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Trusted Extensions Configuration and Administration

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Updated: March 2019
 
 

How to Change Security Defaults in System Files

Files in the /etc/security and /etc/default directories contain security values. For more information, see Chapter 3, Controlling Access to Systems in Securing Systems and Attached Devices in Oracle Solaris 11.4.


Note -  If you are using the account-policy SMF stencil and the group property for a security attribute is enabled, then security policy is determined by the SMF property. The value in an /etc file is not used. For examples of viewing and changing account-policy properties, see the procedures in Modifying Rights System-Wide As SMF Properties in Securing Users and Processes in Oracle Solaris 11.4. See also the account-policy(8S) man page.

Caution

Caution  -  Relax system security defaults only if site security policy allows you to.


Before You Begin

You are in the global zone and are assigned the solaris.admin.edit/filename authorization. By default, the root role has this authorization.

  • Edit the system file.

    The following table lists the security files and which security values you might change in the files. The first two files are unique to Trusted Extensions.

    File
    Task
    For More Information
    /etc/default/login
    Reduce the allowed number of password tries.
    See the passwd(1) man page.

    Note -  If account-policy is enabled and config/etc_default_login is enabled, this file is not used. See the preceding note and the account-policy(8S) man page.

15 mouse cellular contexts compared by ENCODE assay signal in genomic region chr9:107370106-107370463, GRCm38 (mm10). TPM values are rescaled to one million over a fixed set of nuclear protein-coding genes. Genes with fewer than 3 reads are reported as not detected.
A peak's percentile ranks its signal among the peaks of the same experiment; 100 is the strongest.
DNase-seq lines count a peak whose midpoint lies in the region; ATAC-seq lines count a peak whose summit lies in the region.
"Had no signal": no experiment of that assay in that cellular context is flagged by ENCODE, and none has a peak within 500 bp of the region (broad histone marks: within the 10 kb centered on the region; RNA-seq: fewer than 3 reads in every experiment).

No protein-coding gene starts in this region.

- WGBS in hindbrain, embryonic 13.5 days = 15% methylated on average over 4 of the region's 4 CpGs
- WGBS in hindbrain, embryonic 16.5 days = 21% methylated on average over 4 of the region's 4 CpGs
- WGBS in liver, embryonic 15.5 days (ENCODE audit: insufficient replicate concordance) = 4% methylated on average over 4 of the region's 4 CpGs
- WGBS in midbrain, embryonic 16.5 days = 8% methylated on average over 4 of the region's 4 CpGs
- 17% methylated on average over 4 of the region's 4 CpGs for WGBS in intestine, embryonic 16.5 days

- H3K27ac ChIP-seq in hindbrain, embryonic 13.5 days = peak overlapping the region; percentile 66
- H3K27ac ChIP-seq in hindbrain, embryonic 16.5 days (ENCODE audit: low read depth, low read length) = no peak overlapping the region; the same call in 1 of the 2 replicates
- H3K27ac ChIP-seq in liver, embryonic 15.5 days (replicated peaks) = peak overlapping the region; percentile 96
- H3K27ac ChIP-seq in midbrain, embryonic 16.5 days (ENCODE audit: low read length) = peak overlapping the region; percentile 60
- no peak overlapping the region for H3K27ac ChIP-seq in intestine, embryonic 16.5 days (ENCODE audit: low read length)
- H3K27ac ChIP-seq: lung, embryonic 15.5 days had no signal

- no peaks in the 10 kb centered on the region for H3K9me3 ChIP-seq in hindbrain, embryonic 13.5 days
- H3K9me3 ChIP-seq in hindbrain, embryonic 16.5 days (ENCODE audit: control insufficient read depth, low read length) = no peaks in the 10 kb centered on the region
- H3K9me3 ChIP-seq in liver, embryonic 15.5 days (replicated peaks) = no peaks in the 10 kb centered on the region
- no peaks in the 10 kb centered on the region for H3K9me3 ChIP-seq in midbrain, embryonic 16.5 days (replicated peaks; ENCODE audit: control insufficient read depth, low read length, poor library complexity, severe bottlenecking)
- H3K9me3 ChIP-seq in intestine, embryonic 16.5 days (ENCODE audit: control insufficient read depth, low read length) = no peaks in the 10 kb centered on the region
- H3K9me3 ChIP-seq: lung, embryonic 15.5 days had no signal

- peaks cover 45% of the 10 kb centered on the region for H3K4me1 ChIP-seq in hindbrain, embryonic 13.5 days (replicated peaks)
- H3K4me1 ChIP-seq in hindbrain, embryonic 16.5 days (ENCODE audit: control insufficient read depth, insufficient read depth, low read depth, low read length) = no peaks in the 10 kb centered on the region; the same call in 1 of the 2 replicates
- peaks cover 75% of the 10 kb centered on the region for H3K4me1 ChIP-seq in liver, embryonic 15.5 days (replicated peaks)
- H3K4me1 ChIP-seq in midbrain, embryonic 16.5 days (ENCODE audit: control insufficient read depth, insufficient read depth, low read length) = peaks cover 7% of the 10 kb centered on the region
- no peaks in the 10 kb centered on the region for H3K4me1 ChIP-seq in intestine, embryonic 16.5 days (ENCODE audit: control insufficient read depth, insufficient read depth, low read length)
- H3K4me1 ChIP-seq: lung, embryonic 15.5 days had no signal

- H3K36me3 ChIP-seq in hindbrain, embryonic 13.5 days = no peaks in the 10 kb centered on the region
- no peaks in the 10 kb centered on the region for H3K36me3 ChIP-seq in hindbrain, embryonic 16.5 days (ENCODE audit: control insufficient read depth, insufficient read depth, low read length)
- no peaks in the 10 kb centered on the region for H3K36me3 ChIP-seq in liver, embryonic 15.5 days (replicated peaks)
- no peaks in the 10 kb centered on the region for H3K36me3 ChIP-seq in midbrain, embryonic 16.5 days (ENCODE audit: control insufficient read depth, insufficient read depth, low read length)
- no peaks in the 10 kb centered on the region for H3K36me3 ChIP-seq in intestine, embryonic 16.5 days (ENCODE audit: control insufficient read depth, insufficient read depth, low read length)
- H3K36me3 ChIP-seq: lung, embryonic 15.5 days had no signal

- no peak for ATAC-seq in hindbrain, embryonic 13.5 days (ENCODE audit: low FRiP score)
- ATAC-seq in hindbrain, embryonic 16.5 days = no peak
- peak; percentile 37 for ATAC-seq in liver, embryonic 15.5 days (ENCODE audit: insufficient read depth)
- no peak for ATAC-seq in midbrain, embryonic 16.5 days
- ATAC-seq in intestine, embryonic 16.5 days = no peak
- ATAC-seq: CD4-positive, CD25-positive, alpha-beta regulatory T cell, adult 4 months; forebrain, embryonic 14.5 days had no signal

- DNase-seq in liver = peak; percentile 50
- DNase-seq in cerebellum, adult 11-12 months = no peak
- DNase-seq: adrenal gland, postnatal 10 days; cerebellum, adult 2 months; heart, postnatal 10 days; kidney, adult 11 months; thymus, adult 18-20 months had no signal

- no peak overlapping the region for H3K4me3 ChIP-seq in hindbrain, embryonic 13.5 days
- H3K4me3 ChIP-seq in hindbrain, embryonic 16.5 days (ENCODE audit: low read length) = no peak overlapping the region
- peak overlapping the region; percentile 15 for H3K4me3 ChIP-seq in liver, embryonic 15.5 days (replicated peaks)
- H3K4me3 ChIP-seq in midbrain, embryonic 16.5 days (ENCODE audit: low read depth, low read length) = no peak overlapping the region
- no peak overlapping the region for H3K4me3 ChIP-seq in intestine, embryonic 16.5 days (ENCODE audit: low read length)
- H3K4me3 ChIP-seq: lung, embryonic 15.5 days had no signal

/etc/default/kbd
    Disable keyboard shutdown.

    Note -  On hosts that are used by administrators for debugging, the default setting for KEYBOARD_ABORT allows access to the kadb kernel debugger.

    kadb(8) man page
    /etc/security/policy.conf
    Require a more powerful algorithm for user passwords.
    Remove a basic privilege from all users of this host.
    Restrict users of this host to Basic Solaris User authorizations.
    See the policy.conf(5) man page.

    Note -  If account-policy is enabled and config/etc_default_login and config/etc_security_policyconf are enabled, this file is not used. See the preceding note and the account-policy(8S) man page.

    /etc/default/passwd
    Require users to change passwords frequently.
    Require users to create maximally different passwords.
    Require a longer user password.
    Require a password that cannot be found in your dictionary.
    See the passwd(1) man page.

    Note -  If account-policy is enabled and config/etc_default_passwd is enabled, this file is not used. See the preceding note and the account-policy(8S) man page.